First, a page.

Campus News

UWPD answers student concerns on communication, safety in forum

UWPD officials met with UW-Madison community members in Union South Monday to discuss community concerns regarding police and safety. 

Image By: Junaid Khalid

University of Wisconsin Police Department officials fielded questions from a small group of UW-Madison community members Monday in Union South — and communication was the main talking point.

Yogev Ben-Yitschak, the Associated Students of Madison’s outreach director, was the first to raise the question of UWPD’s communication with the campus community.

According to Ben-Yitschak, an informal survey he conducted last year found that much of student population was unaware that UW-Madison practiced medical amnesty, a policy that protects students from being liable for actions that may result in them seeking medical attention.

Ben-Yitschak’s survey found that, of the 1,600 students surveyed, about 66 percent of the students said they were in situations where they could have called for help but fewer than 10 percent of students actually called UWPD. He wanted to know why this was the case.

UWPD Field Services Captain Jason Whitney acknowledged that while it is difficult to communicate with a campus that welcomes new students every year, the most important issue is that students get the help that they need.

According to Whitney, university police are more focused on the safety of students rather than handing out citations, and that the department encourages students to communicate and build relationships with police.

“We just want to make sure that people get the help that they need,” Whitney said. “We are not looking to write a bunch of extra citations for people [who are trying to help their friends].”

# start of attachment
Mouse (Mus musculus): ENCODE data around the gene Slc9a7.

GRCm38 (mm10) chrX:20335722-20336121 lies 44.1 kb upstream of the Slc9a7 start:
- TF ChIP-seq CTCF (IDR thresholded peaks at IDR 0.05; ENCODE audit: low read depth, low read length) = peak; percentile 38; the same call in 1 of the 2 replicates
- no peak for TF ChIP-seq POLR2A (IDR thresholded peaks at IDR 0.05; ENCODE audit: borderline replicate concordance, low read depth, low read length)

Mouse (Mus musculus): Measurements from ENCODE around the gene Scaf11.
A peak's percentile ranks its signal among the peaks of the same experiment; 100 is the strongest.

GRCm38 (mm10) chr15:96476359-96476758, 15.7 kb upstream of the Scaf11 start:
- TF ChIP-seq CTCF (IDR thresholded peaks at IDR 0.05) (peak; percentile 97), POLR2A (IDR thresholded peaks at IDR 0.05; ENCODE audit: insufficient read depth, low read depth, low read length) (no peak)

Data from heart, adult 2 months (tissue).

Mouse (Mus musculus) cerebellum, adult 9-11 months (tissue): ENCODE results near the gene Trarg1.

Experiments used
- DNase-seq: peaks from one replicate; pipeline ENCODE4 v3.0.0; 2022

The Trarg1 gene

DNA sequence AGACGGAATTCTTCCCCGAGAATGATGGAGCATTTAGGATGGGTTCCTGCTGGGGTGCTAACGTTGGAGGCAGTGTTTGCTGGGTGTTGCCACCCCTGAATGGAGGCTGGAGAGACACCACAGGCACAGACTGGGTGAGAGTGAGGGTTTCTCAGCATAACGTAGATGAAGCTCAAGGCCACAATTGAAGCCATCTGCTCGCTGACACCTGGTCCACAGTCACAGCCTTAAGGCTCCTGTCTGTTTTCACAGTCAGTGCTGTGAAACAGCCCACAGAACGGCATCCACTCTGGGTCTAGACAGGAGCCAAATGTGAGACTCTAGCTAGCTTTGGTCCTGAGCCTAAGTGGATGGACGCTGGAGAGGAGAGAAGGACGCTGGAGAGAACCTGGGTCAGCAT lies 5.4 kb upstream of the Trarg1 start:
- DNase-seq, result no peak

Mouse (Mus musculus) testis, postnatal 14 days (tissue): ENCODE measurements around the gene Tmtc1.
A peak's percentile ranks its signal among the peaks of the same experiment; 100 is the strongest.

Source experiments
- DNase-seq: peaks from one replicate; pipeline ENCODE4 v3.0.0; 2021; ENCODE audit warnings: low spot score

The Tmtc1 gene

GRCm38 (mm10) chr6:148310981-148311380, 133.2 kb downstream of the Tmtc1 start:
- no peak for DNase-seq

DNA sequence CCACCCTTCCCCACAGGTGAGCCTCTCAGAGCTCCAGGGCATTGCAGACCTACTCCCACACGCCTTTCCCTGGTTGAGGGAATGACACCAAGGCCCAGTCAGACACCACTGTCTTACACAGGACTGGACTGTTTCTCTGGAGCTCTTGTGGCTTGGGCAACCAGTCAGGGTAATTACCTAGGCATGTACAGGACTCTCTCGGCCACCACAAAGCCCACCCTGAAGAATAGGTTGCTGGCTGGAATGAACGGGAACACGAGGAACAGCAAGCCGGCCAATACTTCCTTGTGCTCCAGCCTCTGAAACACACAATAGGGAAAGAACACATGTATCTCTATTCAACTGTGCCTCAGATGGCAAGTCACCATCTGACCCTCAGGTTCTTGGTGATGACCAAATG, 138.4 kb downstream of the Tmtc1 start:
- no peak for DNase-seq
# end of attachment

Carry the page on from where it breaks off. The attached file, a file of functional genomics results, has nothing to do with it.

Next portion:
Other UW-Madison community members joined the forum — which was broadcasted live on UWPD’s Facebook account — through social media. One Twitter user was concerned about the emerging gang presence just “one block away from the freshman dorms.”

Kristen Roman, UW-Madison’s police chief, said one way to combat this issue was through communication with Madison police. When there are issues that affect both the city and the university, Roman said, it is important that the departments are on “the same page.”

“The best support is to be engaged with the students about access to on-going information and updates,” Roman said. “There is a lot of information that students and parents can look to to find out what is happening.”

Despite the “trust challenges” between students and police that were revealed by the recent campus climate survey, Roman says she is impressed with the interactions between UWPD and the university during her nearly 11 months with the department.

“I have been incredibly impressed with the degree and level of collaboration that takes place on campus,” Roman said. “We are doing really really well.”

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